Electrical connectors vs soldering

I still haven’t gotten my X-Carve yet (July 1 order date…), but I’m planning the assembly. When it comes to limit switches and spindle control, are there any electrical connectors that can be used instead of soldering? Or is it really just easier and no big deal to do the soldering and get on with it?

I’ve never actually done soldering before, being just a woodworker. But I do think I want the limit switches and the spindle control, so I’d like those connections to be made.

The soldering is really quite simple, particularly the limit switches. The only spot that might give you trouble would be the soldering of the headers to the G-shield, I would think. It’s not a particularly tough thing to do, though, so I wouldn’t worry. Read up on appropriate methods first, and you’ll do fine.

I think small, crimped quick-disconnects can be slipped over the microswitch terminals.

@StevenPaxman, I’m not real good at the soldering thing myself, but I found it was the way to go. @DanBrown was right in that for me, the toughest part was soldering the headers to the g-shield. I couldn’t find female connectors small enough for the microswitch terminals, at least not locally. I didn’t really want to solder direct to the microswitches, but in the absence of really small terminals, I went ahead and did it. I originally put crimp connectors on all of my other wires, but I found that they didn’t always crimp well on such small gauge wires and a few pulled out before I ever finished building the machine, and the plastic around the terminals also got loose once crimped and made it look really sloppy. So, I took ALL of the terminals off and started over. I pulled the plastic insulators off, crimped the connectors on, hit them with some solder to make sure they didn’t come loose, then threw some heat shrink on them. It cleaned up really nice, and I am confident in my connections now.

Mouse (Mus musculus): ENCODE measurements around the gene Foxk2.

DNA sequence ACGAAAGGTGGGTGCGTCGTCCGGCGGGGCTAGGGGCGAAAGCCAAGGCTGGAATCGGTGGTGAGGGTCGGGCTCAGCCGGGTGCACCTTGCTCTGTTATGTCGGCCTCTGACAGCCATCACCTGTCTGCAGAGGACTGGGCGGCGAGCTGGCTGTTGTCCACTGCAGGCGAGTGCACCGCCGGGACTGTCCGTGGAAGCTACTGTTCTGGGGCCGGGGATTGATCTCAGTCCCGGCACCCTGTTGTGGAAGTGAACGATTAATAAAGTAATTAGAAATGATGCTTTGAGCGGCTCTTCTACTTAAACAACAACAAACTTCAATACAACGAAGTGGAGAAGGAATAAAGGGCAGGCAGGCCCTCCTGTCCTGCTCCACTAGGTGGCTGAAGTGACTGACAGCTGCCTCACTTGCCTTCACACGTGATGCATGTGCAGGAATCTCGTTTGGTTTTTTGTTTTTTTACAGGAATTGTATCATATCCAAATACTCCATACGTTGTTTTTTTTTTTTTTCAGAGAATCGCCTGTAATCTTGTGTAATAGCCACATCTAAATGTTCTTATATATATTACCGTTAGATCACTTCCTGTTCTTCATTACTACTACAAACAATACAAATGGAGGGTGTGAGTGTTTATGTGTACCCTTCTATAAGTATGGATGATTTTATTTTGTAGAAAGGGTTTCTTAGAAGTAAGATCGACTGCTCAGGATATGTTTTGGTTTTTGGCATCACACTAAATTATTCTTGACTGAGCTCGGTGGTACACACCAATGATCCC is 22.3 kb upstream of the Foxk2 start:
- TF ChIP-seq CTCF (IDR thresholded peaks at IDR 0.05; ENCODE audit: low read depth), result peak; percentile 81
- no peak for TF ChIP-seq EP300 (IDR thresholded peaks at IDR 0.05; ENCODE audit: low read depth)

I used 18-gauge insulated fork connectors for all of my wiring onto screw terminals, except the ends going into the connectors at the G-shield end, and the limit switches. Limit switches were soldered directly, and the wires going into the screw-down contacts on the plugs, etc, were twisted and tinned to prevent any stray wires from escaping and causing shorts. I used standard crimping pliers, oriented so that the punched dent was away from the visible side, and my connections were all solid enough that I could not tug them loose. No trouble so far!

I also used crimp connectors, even on the homing switches. At some point I may convert the homing switches to limit switches which are usually NC instead of NO so I wanted to be able to switch over easily.

@LarryM Do you have a link to the connectors you used online somewhere? I’m not super familiar with the various types of electrical bits available, being a woodworker. But if I were pointed in the right direction, I’m a pretty handy guy, so I think I could figure it out.

The crimp connectors that I got do not fit the switches that Inventables sells with their “Limit Switch” option. The connectors that I got are just a little too small. If you are careful you can make them fit on the tab of the switch.

I ordered switches and connectors for my future limit switch mod and the connectors that I bought fit those switches perfectly.

If you want to try to force fit the connectors I can get you the part number.

If I hadn’t already built the X-carve I would have just used my new switches. If you want to do it that way I can get you the part numbers for the connectors and switches.